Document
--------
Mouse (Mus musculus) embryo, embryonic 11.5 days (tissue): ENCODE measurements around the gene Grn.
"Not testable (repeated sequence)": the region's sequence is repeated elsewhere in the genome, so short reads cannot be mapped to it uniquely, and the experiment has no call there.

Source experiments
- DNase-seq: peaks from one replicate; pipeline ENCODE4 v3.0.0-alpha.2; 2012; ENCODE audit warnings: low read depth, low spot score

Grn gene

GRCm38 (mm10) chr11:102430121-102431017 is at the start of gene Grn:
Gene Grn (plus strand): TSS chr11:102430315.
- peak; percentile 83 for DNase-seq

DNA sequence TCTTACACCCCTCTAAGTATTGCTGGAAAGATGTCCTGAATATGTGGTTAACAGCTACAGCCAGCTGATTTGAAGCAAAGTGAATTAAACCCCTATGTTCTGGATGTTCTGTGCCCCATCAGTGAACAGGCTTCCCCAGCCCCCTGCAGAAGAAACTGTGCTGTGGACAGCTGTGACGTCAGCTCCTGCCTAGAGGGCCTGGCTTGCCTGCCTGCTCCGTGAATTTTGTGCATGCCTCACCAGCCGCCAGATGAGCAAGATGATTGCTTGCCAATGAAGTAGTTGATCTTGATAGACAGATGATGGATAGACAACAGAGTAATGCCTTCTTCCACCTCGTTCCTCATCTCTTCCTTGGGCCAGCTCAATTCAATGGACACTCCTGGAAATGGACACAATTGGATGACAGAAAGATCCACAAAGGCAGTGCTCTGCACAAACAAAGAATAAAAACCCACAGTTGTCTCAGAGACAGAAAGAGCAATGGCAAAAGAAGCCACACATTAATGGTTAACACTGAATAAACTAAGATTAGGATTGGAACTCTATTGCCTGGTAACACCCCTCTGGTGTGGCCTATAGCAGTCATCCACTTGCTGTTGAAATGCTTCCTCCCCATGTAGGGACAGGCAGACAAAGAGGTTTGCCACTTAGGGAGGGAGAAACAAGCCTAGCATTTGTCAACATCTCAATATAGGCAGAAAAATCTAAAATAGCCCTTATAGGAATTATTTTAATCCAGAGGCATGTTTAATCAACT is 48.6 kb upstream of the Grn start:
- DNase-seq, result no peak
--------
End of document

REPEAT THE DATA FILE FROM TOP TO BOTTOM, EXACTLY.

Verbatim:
Mouse (Mus musculus) embryo, embryonic 11.5 days (tissue): ENCODE measurements around the gene Grn.
"Not testable (repeated sequence)": the region's sequence is repeated elsewhere in the genome, so short reads cannot be mapped to it uniquely, and the experiment has no call there.

Source experiments
- DNase-seq: peaks from one replicate; pipeline ENCODE4 v3.0.0-alpha.2; 2012; ENCODE audit warnings: low read depth, low spot score

Grn gene

GRCm38 (mm10) chr11:102430121-102431017 is at the start of gene Grn:
Gene Grn (plus strand): TSS chr11:102430315.
- peak; percentile 83 for DNase-seq

DNA sequence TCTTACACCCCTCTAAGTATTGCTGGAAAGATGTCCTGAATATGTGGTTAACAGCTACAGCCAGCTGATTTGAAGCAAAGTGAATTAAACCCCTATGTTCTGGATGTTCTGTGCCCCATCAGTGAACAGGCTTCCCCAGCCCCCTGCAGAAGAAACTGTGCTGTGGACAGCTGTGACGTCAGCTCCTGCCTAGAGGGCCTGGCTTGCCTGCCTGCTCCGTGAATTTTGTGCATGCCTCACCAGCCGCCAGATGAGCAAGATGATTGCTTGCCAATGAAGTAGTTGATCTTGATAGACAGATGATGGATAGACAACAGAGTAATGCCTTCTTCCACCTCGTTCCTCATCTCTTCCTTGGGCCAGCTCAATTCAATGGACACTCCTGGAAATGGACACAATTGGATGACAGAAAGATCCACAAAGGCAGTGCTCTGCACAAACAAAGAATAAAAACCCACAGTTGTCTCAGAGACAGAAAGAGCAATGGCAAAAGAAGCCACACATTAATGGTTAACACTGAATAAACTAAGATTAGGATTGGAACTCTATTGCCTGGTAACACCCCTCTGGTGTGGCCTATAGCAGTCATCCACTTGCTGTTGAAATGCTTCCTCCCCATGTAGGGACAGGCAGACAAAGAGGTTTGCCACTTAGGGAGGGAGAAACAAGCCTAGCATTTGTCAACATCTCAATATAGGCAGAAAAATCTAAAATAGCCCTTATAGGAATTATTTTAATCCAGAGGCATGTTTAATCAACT is 48.6 kb upstream of the Grn start:
- DNase-seq, result no peak